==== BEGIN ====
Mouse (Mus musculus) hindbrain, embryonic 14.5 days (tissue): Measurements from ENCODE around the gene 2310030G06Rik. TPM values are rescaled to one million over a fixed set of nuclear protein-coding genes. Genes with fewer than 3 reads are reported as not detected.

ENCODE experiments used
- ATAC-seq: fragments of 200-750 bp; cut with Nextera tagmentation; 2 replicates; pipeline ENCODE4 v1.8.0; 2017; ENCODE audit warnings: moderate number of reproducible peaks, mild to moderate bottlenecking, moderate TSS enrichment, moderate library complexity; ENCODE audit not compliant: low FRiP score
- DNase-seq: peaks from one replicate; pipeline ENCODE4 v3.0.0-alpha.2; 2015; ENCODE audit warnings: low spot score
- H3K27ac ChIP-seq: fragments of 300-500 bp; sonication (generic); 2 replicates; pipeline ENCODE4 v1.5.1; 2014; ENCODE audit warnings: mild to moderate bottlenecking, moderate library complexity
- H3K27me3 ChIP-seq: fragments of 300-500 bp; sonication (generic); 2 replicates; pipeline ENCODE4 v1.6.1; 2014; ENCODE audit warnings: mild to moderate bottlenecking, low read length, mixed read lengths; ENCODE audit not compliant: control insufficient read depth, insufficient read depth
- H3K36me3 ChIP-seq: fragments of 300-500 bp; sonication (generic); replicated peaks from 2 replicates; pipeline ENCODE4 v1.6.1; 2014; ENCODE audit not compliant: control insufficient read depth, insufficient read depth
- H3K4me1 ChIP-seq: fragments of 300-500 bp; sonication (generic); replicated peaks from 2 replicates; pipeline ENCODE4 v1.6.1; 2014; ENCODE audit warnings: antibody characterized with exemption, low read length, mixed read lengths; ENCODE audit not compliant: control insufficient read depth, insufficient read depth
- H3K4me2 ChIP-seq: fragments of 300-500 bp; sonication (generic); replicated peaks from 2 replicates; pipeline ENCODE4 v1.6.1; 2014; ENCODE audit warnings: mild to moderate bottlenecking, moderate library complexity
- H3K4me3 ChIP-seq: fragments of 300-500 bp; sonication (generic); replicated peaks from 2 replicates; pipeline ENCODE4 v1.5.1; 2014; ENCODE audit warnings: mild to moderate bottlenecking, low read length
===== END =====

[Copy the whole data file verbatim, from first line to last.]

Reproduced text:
Mouse (Mus musculus) hindbrain, embryonic 14.5 days (tissue): Measurements from ENCODE around the gene 2310030G06Rik. TPM values are rescaled to one million over a fixed set of nuclear protein-coding genes. Genes with fewer than 3 reads are reported as not detected.

ENCODE experiments used
- ATAC-seq: fragments of 200-750 bp; cut with Nextera tagmentation; 2 replicates; pipeline ENCODE4 v1.8.0; 2017; ENCODE audit warnings: moderate number of reproducible peaks, mild to moderate bottlenecking, moderate TSS enrichment, moderate library complexity; ENCODE audit not compliant: low FRiP score
- DNase-seq: peaks from one replicate; pipeline ENCODE4 v3.0.0-alpha.2; 2015; ENCODE audit warnings: low spot score
- H3K27ac ChIP-seq: fragments of 300-500 bp; sonication (generic); 2 replicates; pipeline ENCODE4 v1.5.1; 2014; ENCODE audit warnings: mild to moderate bottlenecking, moderate library complexity
- H3K27me3 ChIP-seq: fragments of 300-500 bp; sonication (generic); 2 replicates; pipeline ENCODE4 v1.6.1; 2014; ENCODE audit warnings: mild to moderate bottlenecking, low read length, mixed read lengths; ENCODE audit not compliant: control insufficient read depth, insufficient read depth
- H3K36me3 ChIP-seq: fragments of 300-500 bp; sonication (generic); replicated peaks from 2 replicates; pipeline ENCODE4 v1.6.1; 2014; ENCODE audit not compliant: control insufficient read depth, insufficient read depth
- H3K4me1 ChIP-seq: fragments of 300-500 bp; sonication (generic); replicated peaks from 2 replicates; pipeline ENCODE4 v1.6.1; 2014; ENCODE audit warnings: antibody characterized with exemption, low read length, mixed read lengths; ENCODE audit not compliant: control insufficient read depth, insufficient read depth
- H3K4me2 ChIP-seq: fragments of 300-500 bp; sonication (generic); replicated peaks from 2 replicates; pipeline ENCODE4 v1.6.1; 2014; ENCODE audit warnings: mild to moderate bottlenecking, moderate library complexity
- H3K4me3 ChIP-seq: fragments of 300-500 bp; sonication (generic); replicated peaks from 2 replicates; pipeline ENCODE4 v1.5.1; 2014; ENCODE audit warnings: mild to moderate bottlenecking, low read length